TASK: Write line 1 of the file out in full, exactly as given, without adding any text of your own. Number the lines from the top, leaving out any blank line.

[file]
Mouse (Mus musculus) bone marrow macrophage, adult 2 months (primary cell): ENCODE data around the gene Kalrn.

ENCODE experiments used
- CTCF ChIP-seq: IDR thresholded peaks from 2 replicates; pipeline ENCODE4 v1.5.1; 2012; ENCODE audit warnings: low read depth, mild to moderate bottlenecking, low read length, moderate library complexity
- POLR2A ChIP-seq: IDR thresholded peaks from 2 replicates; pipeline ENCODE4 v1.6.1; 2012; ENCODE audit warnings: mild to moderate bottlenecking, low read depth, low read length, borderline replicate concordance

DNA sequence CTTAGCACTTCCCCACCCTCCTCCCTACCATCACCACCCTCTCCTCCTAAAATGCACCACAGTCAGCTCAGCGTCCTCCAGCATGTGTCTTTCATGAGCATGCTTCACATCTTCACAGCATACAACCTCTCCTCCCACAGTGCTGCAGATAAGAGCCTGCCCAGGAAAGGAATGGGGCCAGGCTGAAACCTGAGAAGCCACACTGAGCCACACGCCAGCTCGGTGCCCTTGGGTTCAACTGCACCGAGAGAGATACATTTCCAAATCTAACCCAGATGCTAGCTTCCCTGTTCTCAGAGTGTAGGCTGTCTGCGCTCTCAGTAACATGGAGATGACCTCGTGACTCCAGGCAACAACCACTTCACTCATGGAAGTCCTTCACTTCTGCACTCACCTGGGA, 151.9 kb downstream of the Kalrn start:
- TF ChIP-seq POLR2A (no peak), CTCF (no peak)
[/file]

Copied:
Mouse (Mus musculus) bone marrow macrophage, adult 2 months (primary cell): ENCODE data around the gene Kalrn.